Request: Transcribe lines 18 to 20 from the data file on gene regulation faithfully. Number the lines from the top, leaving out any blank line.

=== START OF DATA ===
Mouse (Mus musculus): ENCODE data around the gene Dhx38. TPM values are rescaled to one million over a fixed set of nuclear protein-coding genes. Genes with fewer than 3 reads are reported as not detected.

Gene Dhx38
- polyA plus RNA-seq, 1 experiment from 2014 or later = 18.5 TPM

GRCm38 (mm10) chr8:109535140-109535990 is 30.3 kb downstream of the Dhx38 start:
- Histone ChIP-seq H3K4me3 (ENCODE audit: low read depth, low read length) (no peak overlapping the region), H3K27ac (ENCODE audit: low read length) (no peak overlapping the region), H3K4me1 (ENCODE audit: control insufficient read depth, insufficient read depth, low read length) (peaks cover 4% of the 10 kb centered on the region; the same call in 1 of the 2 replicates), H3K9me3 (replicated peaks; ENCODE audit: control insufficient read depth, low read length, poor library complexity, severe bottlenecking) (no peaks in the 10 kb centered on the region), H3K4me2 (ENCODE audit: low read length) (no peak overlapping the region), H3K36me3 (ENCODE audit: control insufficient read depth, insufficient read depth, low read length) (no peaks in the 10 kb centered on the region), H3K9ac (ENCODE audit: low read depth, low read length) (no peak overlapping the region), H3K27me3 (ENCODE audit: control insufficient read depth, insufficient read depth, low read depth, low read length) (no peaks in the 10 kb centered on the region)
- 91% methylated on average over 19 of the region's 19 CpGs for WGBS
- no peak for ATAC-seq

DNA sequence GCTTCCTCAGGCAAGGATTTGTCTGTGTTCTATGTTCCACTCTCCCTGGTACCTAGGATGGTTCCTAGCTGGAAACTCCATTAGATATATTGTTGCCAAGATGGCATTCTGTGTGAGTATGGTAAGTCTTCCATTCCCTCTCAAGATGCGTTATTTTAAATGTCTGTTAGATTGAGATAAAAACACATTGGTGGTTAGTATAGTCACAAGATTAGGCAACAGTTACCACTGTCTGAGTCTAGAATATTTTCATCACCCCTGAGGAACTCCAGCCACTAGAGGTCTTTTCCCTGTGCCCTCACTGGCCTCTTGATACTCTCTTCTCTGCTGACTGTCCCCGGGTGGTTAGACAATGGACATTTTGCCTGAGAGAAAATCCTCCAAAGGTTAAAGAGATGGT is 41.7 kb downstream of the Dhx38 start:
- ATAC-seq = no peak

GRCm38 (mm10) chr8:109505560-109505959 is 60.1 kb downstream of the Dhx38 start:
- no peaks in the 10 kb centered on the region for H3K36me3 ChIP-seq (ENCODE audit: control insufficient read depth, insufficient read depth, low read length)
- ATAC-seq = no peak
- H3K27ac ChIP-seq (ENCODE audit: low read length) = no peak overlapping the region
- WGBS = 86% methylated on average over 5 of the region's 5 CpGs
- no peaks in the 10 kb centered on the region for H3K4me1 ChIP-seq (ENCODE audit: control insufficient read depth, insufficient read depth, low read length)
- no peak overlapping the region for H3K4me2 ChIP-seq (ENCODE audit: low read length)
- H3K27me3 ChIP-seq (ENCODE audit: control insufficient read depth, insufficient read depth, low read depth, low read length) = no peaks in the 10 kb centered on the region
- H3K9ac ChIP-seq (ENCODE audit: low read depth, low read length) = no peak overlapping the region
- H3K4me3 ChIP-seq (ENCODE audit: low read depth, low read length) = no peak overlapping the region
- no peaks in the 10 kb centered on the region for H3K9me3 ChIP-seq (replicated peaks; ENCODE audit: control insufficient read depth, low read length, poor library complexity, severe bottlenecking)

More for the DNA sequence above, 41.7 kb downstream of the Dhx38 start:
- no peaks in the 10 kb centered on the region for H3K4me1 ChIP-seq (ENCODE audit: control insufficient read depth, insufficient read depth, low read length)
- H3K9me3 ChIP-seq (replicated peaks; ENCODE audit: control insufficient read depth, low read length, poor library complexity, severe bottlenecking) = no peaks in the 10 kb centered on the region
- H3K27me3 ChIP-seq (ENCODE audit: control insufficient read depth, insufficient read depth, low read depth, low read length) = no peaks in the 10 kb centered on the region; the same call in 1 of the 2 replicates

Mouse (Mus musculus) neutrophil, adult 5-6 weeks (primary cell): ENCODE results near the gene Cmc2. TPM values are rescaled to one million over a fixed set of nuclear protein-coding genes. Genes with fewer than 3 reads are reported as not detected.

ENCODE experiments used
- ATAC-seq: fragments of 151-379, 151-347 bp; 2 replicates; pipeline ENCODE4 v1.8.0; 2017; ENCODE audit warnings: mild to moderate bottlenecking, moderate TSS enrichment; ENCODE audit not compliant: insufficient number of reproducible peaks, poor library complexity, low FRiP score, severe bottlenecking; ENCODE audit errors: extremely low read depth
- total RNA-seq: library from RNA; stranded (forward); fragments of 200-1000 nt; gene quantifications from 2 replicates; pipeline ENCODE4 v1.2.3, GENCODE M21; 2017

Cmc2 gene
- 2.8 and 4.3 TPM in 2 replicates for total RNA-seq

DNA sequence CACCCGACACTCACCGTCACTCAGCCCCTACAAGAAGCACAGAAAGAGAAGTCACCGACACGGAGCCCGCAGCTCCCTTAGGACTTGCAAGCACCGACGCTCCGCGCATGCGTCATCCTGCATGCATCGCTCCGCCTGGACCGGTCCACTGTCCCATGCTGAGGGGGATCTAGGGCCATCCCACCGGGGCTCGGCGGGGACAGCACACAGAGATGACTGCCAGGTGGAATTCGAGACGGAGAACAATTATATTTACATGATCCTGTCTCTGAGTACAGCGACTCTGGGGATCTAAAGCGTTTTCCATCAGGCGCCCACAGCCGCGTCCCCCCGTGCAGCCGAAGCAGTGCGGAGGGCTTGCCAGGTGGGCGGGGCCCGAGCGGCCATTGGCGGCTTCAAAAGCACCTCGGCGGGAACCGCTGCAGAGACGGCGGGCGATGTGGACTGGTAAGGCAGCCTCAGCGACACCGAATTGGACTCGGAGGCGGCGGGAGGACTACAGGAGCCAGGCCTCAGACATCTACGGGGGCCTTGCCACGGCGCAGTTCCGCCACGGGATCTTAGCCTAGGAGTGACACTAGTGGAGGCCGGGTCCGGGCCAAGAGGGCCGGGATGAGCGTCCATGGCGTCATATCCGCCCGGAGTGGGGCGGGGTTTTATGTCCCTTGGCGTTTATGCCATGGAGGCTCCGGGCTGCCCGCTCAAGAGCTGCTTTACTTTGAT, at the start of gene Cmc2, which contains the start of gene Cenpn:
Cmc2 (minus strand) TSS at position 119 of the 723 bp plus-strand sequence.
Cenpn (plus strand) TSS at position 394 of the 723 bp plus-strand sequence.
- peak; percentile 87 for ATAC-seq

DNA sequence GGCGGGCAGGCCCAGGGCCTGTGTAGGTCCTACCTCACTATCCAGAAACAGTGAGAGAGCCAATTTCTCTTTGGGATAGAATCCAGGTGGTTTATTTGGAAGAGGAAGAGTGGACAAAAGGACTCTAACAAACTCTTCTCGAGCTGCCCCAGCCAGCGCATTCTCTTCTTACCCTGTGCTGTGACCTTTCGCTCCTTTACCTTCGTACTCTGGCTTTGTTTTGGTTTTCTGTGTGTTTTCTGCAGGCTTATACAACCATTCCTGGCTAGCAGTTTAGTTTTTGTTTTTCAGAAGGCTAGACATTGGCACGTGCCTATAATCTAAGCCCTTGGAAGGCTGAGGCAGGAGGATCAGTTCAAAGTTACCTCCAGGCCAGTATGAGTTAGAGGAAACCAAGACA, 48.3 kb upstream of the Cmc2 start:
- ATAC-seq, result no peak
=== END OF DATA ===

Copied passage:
- H3K9ac ChIP-seq (ENCODE audit: low read depth, low read length) = no peak overlapping the region
- H3K4me3 ChIP-seq (ENCODE audit: low read depth, low read length) = no peak overlapping the region
- no peaks in the 10 kb centered on the region for H3K9me3 ChIP-seq (replicated peaks; ENCODE audit: control insufficient read depth, low read length, poor library complexity, severe bottlenecking)